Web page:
INDIANAPOLIS (AP) — Opponents are continuing to ramp up pressure against an Indiana bill that would ban transgender women and girls from participating in school sports that match their gender identity, arguing that the proposal is unconstitutional, sexist and bigoted.
Critics additionally called out Republican lawmakers for partnering on the bill with the Alliance Defending Freedom, referred to as “a national hate group” by Democrat Sen. J.D. Ford of Indianapolis and representatives from the Human Rights Campaign during a news conference on Tuesday.
ADF strongly rejects the characterization. It is not a hate group but “is among the largest and most effective legal advocacy organizations dedicated to protecting the religious freedom and free speech rights of all Americans,” Jeremy Tedesco, ADF’s senior counsel, said in a letter to The Associated Press.
The nonprofit legal organization that supports conservative Christian causes has provided legal counsel for various efforts to curtail LGBTQ rights and has successfully lobbied for anti-transgender legislation — including bans on transgender athletes — in other states.
“(The ADF) wants to do all they can to make transgender kids afraid of themselves, and forced them to believe that they’re broken. They are being pitted against their neighbors and their communities solely for political purposes,” Ford said. “The supermajority for our General Assembly seem to value extreme culture wars and partnerships with this national hate group over creating a better future for Hoosier families.”
Ford continued that the ADF “has no business” influencing legislation that affects Hoosiers, noting that transgender athlete participation “is not an issue and not a problem that Indiana is facing.”
Legislators in the Senate education committee will weigh the ban on Wednesday after the House advanced the bill in a 66-30 last month, largely along party lines.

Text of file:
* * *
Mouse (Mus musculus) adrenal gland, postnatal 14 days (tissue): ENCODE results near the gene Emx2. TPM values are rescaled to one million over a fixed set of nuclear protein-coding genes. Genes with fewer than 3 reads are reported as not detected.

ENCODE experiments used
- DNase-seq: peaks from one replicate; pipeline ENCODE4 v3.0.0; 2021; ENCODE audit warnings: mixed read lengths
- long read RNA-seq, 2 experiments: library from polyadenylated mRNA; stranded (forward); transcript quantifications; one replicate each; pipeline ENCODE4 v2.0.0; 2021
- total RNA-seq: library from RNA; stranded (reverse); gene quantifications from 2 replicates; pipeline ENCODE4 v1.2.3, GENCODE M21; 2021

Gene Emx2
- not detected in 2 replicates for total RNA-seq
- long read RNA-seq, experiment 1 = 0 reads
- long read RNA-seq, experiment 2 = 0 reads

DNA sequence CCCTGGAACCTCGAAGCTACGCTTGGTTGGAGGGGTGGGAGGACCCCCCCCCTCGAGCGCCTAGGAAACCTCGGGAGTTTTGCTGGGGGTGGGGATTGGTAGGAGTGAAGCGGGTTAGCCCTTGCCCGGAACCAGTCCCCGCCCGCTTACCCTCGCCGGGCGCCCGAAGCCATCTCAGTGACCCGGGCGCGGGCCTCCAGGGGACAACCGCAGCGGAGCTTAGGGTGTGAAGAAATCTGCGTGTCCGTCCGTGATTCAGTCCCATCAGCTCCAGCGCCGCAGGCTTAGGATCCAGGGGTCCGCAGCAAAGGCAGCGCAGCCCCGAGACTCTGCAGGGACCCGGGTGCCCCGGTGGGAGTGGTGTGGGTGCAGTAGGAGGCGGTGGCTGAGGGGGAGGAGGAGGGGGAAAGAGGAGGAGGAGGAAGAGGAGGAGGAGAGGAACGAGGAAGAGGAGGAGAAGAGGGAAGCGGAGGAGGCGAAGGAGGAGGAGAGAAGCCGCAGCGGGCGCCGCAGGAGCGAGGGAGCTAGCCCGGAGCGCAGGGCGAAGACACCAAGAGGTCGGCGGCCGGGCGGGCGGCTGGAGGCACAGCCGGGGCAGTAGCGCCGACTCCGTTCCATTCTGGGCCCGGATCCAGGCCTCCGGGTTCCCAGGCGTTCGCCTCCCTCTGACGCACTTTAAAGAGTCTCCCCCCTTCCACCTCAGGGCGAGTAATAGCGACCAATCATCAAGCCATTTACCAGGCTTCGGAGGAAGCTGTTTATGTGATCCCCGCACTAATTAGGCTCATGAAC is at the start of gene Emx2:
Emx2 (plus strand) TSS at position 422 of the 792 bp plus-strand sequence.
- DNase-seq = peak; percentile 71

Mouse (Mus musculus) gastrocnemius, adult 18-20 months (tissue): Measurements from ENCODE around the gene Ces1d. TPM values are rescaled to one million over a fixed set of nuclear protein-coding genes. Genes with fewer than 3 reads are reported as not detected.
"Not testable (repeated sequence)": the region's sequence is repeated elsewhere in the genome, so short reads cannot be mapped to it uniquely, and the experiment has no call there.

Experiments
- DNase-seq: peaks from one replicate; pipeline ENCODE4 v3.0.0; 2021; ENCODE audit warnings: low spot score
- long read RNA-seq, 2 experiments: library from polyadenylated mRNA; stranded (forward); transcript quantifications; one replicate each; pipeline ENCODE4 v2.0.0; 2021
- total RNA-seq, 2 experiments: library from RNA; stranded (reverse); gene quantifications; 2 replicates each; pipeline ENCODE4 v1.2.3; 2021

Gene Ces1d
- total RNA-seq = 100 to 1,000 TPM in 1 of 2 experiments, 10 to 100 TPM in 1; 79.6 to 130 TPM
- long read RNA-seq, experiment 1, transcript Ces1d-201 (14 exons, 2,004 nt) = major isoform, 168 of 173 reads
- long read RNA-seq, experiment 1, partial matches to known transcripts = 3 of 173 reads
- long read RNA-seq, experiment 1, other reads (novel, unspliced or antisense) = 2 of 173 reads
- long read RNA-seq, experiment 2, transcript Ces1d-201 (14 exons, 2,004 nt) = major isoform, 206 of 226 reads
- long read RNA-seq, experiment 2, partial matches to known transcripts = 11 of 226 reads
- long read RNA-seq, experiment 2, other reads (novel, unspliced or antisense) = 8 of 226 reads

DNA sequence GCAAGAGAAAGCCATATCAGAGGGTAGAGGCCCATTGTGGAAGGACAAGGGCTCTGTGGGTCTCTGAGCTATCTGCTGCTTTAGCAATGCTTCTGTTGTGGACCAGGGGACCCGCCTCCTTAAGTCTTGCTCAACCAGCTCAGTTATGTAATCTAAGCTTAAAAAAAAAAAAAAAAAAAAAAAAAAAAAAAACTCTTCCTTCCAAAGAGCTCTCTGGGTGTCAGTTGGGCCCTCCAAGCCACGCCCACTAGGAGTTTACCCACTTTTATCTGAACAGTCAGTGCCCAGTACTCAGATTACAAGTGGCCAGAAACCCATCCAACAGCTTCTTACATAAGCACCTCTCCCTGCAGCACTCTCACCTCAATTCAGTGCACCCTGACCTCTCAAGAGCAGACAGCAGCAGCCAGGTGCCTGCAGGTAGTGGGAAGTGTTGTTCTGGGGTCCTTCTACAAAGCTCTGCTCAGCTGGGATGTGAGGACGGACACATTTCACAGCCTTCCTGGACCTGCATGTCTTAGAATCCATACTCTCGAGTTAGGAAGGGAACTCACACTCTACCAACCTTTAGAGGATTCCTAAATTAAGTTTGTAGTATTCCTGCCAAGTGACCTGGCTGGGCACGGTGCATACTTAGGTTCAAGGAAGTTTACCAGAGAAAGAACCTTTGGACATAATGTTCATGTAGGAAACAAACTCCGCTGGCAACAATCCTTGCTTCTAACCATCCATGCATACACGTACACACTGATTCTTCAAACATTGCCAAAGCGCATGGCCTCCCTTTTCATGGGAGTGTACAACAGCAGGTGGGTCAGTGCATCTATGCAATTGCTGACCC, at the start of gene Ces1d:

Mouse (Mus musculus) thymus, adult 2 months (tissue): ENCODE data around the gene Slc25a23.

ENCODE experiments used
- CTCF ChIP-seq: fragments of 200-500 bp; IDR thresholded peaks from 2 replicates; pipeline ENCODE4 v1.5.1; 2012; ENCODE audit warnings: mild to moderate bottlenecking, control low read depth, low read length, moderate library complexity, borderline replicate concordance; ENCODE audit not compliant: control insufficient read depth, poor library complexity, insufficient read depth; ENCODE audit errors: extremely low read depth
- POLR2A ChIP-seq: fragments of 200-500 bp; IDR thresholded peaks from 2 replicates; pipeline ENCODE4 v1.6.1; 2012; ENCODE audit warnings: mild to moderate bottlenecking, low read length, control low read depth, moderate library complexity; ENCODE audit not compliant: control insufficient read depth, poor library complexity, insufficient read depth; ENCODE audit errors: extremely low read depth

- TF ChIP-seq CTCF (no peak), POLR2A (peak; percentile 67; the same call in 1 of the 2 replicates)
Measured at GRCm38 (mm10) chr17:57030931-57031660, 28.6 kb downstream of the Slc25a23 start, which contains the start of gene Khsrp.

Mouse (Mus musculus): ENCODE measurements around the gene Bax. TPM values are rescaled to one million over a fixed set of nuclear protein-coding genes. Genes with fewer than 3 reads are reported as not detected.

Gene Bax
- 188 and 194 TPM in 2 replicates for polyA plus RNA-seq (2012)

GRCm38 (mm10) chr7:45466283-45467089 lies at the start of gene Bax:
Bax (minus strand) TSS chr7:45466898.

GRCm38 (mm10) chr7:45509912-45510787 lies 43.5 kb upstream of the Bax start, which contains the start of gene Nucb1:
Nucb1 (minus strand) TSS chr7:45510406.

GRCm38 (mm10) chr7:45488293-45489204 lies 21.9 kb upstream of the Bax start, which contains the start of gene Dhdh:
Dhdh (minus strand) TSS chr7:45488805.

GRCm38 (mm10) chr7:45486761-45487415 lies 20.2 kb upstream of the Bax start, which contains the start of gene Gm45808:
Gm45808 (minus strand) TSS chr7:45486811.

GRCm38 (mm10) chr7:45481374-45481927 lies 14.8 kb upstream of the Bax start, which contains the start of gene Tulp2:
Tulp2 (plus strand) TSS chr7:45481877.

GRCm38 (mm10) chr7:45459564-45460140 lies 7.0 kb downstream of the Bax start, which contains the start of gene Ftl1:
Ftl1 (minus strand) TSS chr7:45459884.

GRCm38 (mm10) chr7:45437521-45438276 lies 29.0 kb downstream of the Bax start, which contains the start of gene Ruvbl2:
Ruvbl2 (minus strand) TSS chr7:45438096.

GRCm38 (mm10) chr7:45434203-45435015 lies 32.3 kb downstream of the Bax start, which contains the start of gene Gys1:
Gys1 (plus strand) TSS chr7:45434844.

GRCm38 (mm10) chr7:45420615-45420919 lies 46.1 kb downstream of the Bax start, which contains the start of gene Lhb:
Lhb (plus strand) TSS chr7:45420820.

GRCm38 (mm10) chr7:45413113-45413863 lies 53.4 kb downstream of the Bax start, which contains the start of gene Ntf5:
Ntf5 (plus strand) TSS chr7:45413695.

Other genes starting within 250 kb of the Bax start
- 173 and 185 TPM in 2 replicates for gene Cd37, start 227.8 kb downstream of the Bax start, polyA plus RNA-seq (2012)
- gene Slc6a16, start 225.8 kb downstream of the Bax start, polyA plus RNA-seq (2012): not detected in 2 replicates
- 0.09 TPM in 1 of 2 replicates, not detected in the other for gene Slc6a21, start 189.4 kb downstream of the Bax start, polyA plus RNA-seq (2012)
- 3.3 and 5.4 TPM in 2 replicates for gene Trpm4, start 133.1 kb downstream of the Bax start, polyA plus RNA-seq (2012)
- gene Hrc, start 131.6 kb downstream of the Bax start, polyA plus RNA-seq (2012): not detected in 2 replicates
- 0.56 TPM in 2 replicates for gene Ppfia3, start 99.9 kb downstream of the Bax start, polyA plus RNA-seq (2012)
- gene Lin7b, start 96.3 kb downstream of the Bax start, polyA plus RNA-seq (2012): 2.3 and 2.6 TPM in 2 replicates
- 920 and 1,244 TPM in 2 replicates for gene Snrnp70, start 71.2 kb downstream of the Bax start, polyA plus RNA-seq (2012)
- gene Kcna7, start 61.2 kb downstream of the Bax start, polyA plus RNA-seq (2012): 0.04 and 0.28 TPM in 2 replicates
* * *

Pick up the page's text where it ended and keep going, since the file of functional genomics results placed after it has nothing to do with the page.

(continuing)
Republican Senate President Pro Tem Rodric Bray said last week that it wasn’t clear if GOP senators would advance the bill out of the committee, but acknowledged its support among social conservatives.
The proposal would prohibit students who were born male but identify as female from participating in a sport or on an athletic team that is designated for women or girls. But it wouldn’t prevent students who identify as female or transgender men from playing on men’s sports teams.
Republican Rep. Michelle Davis of Greenwood, who authored the bill, said its purpose is to “maintain fair competition in girls’ sports.”
Former Indiana Republican Rep. Christy Stutzman proposed similar legislation in 2020, although the bill did not advance from the House education committee.
Democrats have maintained that such bills are “discriminatory” and “harmful to kids.” They also contend that the Indiana High School Athletic Association already has a policy that requires transgender girls who want to play sports to show they’ve completed hormone therapy, and that their muscle mass or bone density is typical of other girls the same age.
If the bill passes the Legislature, Indiana could be the 11th Republican-dominated state to adopt such a ban on transgender women or girls. In two of those states — Idaho and West Virginia — the laws have been halted by federal judges. The U.S. Department of Justice has challenged bans in other states, slamming them as violations of federal law.
At least half a dozen other bills were proposed by conservative lawmakers in both chambers of the General Assembly in the current legislative session to further limit rights for transgender Hoosiers.
That included bills which would have prohibited transgender people from using bathrooms that correspond with their gender identity, banning gender changes on birth certificates, and making gender-affirming medical care for minors illegal. All of those measures have died, however.
Casey Smith is a corps member for the Associated Press/Report for America Statehouse News Initiative. Report for America is a nonprofit national service program that places journalists in local newsrooms to report on undercovered issues. Follow Smith on Twitter.